Consumer debt is still out of control!

Alexander Burgess

November 25, 2014

Alexander Burgess is a director at British Money

Consumer Association Which? reports 18 months ago homeowners were dipping into savings to pay for large items or holidays, now they use their reserves to pay for essentials such as food and household bills.

Savings, it appears, are way down the priority list. The N & SI Quarterly Savings Survey says Brits save an average of £101.66 per month, one in five – 20% – have under £1000 in savings and 16% have nothing at all.

Comparison site GoCompare believes the figure is more likely to be 25% without savings and a third reliant on credit cards in an emergency.

Those who set aside funds for a ‘rainy day’ now consider shopping, high bills, rent and mortgages as justified reasons for dipping into their savings pots.

Years ago the pot would only have been raided for unexpected household repairs.

Borrowers have always been advised to set aside at least three months’ worth of mortgage payments, as a financial cushion, yet with the comparison site confirming savings pots currently total around £1000, it’s just enough to cover one month’s average mortgage payment. A rate rise will eat into this.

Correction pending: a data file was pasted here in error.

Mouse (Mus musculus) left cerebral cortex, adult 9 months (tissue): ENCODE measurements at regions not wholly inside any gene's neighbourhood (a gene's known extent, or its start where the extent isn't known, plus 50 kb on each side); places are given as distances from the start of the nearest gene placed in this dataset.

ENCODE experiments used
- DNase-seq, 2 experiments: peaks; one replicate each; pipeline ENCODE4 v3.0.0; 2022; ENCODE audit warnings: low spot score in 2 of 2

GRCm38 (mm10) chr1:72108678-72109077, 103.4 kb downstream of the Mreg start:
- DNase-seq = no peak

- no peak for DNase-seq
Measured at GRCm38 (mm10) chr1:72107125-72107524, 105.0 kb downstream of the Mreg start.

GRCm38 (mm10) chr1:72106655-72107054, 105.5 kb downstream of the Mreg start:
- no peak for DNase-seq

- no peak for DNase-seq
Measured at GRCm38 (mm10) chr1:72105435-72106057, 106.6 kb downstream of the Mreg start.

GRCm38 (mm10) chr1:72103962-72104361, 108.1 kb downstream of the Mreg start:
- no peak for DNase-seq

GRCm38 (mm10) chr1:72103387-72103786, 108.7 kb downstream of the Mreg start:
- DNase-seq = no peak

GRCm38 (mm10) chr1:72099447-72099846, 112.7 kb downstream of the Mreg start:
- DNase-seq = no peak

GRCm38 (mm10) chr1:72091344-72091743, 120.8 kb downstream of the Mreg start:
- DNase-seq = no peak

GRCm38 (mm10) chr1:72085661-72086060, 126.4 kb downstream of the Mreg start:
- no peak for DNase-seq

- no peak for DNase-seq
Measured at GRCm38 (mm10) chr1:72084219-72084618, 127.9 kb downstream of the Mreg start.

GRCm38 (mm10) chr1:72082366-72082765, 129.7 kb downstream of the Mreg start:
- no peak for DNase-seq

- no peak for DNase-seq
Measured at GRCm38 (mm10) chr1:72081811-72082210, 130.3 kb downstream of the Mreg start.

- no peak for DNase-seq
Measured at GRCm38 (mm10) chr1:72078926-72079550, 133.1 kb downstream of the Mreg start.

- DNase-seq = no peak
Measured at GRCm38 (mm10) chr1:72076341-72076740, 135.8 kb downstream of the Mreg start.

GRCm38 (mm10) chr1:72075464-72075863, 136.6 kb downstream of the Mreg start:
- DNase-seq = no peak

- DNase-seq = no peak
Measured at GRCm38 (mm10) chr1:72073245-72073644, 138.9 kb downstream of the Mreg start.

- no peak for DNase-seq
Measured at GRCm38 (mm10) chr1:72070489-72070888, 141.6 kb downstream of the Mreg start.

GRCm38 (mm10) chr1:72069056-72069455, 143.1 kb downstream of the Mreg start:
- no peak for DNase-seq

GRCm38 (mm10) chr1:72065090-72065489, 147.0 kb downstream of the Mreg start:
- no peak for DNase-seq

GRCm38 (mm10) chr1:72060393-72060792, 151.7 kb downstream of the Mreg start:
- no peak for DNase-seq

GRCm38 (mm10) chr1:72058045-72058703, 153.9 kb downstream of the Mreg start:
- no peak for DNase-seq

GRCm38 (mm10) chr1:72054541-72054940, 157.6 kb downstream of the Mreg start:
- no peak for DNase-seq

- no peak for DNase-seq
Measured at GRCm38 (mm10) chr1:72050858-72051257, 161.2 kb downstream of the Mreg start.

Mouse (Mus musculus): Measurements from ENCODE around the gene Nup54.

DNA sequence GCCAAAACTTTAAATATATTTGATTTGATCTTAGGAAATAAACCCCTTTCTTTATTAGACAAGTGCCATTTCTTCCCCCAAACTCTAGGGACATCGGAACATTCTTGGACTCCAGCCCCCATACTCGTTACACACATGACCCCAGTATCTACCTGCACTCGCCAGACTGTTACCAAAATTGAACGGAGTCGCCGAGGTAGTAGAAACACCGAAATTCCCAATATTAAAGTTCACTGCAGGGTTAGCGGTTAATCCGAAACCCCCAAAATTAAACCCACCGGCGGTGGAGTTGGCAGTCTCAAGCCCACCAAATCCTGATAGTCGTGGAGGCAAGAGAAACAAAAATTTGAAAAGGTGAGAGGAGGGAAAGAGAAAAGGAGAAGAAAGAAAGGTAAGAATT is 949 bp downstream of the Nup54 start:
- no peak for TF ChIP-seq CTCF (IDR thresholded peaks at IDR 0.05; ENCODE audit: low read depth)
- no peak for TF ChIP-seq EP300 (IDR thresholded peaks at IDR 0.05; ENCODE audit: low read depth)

VocaLink, the company processing salary payments for more than 90% of our workforce recently announced workers’ wages increased by just 8 pence in the three months leading up to September this year, when compared to the same period in 2013.

Working with the Centre for Economics & Business Research, it found employees working for Britain’s biggest 350 firms took home an average wage of just under £1,534 in September.

Workers in the services sector lost an average of £1.43 from their monthly pay packet, receiving £1,509 a month and public sector employees are down £11.12 per month, taking home £1,586.

With average monthly mortgage repayments between £850 and £1,000, it’s not surprising so few borrowers are able to save; sluggish salaries and increased household expenditure do not encourage a savings culture.

Recommendations, rather than solutions are being proposed. And this is the issue; no one has come up with a solution to prevent indebtedness. The onus is on dealing with debt after it’s been allowed to spiral out of control.

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